Television has its good side. It can entertain and educate, opening new worlds for your…
We all want to do the best for our kids – that’s part of being a parent and there are times when we torture ourselves on what’s the best thing to do. We all know that too much TV is not good for kids but it’s not just the amount of TV that kids watch that we need to keep an eye on. We also need to be aware of the quality of the programmes that kids are watching and to make sure that these are age appropriate.
While many households enjoy settling down in the evening to watch the soaps on TV, if you have kids under the age of 10 or 11 years, you need to think carefully about watching your favourites. Although these soaps are usually aired in the early evening (after tea when the dishes have been done and bedtime is approaching for most little ones) they very often feature situations and conversations that are not really suitable for kids. There are arguments, fights, deaths and even murders (usually around the Christmas period to imbue the festive season with some extra drama in a fight for ratings) and many of these situations are portrayed as ‘normal’ family or community life. Younger children could end up with a fairly skewed view on life if they think that soap operas reflect reality.
Soaps are really not suitable for under 10s – they deal with adult situations that are beyond the comprehension of most children. Okay, soaps do tackle important social issues and they bring matters to the public awareness – they can provide a great starting point for debate and make it easier to discuss issues that were once ‘swept under the carpet’. However, most of these conversations and debates are more suited to older children or secondary school age.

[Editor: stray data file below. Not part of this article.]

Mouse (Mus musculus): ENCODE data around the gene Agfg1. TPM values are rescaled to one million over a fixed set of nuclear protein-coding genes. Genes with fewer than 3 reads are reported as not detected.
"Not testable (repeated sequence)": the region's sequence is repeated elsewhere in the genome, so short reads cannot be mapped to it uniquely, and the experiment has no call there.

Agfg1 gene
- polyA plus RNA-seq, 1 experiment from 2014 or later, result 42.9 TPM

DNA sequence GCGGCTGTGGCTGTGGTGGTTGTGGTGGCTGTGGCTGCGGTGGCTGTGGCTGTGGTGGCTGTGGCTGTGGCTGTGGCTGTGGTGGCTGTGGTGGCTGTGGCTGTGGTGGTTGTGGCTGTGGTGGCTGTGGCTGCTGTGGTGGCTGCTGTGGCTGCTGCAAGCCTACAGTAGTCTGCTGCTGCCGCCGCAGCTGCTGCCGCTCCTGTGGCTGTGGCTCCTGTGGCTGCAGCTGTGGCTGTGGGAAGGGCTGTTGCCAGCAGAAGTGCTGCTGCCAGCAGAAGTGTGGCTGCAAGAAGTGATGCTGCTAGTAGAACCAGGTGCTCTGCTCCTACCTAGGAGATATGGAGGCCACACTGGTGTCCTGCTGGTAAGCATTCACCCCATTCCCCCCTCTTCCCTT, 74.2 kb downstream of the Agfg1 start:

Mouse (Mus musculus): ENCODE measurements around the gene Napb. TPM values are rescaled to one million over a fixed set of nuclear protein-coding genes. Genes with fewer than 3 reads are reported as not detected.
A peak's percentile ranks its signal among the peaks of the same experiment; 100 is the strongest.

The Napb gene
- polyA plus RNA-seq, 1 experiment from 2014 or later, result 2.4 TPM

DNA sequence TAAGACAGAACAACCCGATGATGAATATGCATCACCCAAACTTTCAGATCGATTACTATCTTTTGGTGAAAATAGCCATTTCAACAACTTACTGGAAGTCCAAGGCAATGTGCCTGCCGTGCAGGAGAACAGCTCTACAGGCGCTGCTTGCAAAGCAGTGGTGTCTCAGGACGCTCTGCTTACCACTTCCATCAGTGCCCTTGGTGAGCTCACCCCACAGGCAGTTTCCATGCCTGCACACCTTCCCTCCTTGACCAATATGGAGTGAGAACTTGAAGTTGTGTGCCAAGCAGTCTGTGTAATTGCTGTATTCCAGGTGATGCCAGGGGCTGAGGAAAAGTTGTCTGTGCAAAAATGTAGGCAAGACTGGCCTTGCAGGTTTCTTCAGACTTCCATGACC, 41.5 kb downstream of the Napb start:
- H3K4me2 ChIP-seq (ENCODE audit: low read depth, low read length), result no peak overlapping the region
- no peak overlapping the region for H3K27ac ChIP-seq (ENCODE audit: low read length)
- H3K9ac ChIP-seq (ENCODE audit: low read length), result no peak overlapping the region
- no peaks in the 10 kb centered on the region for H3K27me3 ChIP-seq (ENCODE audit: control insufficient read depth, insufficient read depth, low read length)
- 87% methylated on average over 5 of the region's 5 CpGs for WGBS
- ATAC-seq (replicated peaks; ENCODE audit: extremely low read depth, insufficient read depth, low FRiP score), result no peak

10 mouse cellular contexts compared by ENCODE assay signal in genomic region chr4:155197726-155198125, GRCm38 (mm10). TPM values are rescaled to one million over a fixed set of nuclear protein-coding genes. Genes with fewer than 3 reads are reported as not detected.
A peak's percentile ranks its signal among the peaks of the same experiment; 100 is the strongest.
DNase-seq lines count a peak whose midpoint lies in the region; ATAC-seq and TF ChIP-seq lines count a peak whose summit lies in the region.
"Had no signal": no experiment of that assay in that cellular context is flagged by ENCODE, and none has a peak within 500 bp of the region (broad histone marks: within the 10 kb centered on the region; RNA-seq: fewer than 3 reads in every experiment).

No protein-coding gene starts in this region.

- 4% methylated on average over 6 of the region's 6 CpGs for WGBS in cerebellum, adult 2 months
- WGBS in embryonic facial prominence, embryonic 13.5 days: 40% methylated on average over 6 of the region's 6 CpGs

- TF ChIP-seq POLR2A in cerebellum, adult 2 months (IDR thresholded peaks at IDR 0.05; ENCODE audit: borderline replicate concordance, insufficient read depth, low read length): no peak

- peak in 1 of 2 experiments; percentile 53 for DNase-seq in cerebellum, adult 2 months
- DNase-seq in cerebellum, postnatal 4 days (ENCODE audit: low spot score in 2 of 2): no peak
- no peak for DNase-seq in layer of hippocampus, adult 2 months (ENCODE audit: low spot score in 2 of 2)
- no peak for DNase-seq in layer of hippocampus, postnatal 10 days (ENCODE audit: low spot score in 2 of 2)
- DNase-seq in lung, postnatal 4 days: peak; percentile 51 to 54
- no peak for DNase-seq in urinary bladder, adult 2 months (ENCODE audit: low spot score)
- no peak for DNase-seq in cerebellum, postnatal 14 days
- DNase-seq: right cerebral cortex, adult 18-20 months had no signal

What about films and dramas on TV – it’s very important for parents to monitor closely what their kids are watching to ensure that it’s suitable and they’re not coming across information or the portrayal of situations that they’re just not ready for yet. There are plenty of children’s programmes that cover social and emotional issues that are age appropriate for the children they target – and cover these issues in a more gentle way.
Keep on top of what your kids are watching – sit and watch with them when you can. This way you’ll be on hand to answer their questions and make sure they have a well-balanced view of the world and don’t think of life as one big soap opera.